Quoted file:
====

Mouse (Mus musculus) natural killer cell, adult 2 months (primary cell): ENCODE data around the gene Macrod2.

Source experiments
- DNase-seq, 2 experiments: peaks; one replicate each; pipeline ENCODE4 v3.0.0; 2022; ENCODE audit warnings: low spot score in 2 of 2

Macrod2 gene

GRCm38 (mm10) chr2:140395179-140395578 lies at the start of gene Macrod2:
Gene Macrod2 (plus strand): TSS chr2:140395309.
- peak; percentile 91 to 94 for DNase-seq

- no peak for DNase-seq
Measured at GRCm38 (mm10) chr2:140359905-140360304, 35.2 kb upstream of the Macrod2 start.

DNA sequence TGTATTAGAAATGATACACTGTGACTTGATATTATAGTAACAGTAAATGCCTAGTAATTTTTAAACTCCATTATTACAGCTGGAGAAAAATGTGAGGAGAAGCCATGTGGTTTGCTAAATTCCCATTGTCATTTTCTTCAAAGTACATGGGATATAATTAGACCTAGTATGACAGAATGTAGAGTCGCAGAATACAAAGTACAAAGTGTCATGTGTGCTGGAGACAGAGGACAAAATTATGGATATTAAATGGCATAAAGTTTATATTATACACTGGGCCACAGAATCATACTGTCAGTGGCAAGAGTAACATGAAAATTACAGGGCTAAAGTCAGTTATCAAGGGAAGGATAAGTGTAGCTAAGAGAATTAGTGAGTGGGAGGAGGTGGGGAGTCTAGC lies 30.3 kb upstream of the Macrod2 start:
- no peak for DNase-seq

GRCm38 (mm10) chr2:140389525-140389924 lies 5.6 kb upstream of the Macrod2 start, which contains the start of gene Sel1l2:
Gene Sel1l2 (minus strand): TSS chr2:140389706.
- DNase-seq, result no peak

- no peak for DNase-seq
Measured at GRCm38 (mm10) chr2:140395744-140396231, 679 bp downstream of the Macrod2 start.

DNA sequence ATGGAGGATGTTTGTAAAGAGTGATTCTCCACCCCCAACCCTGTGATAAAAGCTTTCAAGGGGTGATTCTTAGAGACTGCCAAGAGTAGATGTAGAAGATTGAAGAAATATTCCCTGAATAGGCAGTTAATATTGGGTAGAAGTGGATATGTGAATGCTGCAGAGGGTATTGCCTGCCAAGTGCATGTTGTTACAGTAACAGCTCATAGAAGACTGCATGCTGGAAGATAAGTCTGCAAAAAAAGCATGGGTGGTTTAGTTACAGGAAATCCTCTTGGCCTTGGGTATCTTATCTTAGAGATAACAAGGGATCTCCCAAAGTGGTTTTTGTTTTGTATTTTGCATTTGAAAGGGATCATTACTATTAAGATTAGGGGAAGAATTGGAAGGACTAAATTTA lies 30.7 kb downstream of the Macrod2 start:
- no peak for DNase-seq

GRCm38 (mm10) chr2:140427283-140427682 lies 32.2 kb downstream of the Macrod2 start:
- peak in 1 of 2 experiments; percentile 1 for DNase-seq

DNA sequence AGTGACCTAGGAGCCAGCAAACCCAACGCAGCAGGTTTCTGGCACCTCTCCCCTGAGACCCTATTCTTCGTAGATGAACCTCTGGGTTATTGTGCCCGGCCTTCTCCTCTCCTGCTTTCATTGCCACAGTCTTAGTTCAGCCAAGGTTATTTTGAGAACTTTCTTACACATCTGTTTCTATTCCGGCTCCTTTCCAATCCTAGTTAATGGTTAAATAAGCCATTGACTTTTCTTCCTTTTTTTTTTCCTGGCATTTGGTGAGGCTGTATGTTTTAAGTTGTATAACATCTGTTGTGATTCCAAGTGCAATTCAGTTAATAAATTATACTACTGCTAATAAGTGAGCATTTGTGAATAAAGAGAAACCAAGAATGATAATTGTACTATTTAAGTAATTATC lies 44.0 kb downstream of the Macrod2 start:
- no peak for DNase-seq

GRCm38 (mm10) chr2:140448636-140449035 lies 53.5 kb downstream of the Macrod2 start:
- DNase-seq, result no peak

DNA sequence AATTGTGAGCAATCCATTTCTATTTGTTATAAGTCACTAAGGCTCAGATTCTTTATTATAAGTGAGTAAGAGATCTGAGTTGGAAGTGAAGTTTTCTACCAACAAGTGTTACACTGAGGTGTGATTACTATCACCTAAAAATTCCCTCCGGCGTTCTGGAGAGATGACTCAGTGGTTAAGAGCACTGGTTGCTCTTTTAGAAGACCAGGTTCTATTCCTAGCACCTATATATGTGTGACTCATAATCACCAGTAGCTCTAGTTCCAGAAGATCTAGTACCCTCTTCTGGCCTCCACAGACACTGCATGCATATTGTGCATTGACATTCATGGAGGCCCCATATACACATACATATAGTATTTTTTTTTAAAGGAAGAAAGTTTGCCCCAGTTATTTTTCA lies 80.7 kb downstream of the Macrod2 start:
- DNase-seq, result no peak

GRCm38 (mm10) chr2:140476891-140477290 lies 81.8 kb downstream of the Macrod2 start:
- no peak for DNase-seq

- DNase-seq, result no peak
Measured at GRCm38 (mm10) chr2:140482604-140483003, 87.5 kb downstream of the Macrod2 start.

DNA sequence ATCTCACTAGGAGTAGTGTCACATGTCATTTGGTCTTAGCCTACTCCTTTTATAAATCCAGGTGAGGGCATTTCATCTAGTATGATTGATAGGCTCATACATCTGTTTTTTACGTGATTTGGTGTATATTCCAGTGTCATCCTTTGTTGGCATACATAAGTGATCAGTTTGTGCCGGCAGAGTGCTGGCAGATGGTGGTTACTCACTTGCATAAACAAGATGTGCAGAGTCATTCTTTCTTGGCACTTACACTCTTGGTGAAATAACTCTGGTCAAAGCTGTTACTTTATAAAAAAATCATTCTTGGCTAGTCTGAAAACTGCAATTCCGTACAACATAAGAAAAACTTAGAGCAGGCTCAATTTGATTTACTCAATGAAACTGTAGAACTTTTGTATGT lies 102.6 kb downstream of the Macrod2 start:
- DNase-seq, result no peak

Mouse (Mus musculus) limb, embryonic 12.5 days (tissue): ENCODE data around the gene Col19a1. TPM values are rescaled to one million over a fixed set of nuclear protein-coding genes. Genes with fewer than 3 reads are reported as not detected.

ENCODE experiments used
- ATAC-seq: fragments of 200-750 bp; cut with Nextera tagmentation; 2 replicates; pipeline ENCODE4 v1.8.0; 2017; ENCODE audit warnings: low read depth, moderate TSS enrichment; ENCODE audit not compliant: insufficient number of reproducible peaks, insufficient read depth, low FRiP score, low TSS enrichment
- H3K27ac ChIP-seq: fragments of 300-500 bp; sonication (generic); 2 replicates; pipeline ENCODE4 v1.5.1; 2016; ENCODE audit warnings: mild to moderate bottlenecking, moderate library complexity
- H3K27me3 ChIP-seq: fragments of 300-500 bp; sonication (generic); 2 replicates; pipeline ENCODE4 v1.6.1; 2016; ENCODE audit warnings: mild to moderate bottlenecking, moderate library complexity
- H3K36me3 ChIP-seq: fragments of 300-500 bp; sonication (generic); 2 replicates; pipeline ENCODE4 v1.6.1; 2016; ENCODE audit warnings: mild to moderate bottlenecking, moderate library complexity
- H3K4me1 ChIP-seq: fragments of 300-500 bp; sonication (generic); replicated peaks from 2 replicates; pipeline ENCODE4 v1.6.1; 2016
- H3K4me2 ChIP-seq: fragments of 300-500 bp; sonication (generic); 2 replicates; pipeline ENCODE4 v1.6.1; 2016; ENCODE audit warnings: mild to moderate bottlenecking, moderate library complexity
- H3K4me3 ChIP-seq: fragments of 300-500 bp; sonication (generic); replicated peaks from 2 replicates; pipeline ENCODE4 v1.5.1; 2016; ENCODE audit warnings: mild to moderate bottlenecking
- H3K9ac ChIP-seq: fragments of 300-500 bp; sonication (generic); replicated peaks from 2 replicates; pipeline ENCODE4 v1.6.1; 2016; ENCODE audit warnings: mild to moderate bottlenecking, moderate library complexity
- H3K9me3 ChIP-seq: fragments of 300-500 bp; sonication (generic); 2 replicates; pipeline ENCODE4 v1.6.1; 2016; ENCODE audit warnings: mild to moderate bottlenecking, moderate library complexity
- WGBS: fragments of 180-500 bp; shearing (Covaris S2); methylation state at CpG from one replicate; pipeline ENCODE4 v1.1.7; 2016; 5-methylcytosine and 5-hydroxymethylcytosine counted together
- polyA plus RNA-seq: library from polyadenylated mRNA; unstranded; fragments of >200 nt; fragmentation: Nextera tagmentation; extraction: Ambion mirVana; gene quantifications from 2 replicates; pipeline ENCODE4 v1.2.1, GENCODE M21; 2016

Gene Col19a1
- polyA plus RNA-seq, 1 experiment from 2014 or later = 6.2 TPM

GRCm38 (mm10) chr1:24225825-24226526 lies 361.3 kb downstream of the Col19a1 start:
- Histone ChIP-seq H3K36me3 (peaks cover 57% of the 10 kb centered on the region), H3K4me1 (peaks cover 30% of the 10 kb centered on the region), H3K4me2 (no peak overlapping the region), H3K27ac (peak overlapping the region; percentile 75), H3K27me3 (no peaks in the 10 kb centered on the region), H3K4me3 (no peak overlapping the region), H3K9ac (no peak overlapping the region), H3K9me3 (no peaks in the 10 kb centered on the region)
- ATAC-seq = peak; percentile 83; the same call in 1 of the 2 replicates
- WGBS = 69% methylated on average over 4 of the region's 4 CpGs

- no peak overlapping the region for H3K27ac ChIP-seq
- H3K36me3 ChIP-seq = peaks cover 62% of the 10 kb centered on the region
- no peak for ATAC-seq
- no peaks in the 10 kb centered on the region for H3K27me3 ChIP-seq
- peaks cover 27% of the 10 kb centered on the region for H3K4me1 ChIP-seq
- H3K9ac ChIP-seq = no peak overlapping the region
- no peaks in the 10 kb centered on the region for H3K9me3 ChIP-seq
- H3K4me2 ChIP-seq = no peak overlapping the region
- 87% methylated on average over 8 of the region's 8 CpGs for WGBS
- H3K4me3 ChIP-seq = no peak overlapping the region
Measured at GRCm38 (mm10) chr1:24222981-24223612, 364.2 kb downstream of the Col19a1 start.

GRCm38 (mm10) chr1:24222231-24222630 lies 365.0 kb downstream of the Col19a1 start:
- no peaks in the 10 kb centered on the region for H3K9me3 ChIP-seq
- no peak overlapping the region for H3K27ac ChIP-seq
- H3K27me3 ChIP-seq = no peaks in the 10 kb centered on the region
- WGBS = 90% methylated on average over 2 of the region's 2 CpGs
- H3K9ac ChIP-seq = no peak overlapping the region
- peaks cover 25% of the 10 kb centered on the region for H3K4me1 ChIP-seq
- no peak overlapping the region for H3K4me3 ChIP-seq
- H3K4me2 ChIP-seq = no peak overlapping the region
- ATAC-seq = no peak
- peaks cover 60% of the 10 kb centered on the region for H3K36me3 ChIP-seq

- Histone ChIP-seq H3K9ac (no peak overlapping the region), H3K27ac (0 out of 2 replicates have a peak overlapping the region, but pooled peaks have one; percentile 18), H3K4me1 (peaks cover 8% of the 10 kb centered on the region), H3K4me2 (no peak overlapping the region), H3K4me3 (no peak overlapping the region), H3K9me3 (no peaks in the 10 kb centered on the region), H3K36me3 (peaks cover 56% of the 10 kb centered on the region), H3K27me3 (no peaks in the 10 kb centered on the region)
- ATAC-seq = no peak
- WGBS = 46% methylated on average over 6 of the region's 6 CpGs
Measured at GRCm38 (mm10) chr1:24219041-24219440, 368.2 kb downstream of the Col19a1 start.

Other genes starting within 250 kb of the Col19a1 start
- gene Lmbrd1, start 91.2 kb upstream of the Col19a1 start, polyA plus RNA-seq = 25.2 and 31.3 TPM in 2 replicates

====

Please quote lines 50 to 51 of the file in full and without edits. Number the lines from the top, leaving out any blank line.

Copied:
- ATAC-seq = peak; percentile 83; the same call in 1 of the 2 replicates
- WGBS = 69% methylated on average over 4 of the region's 4 CpGs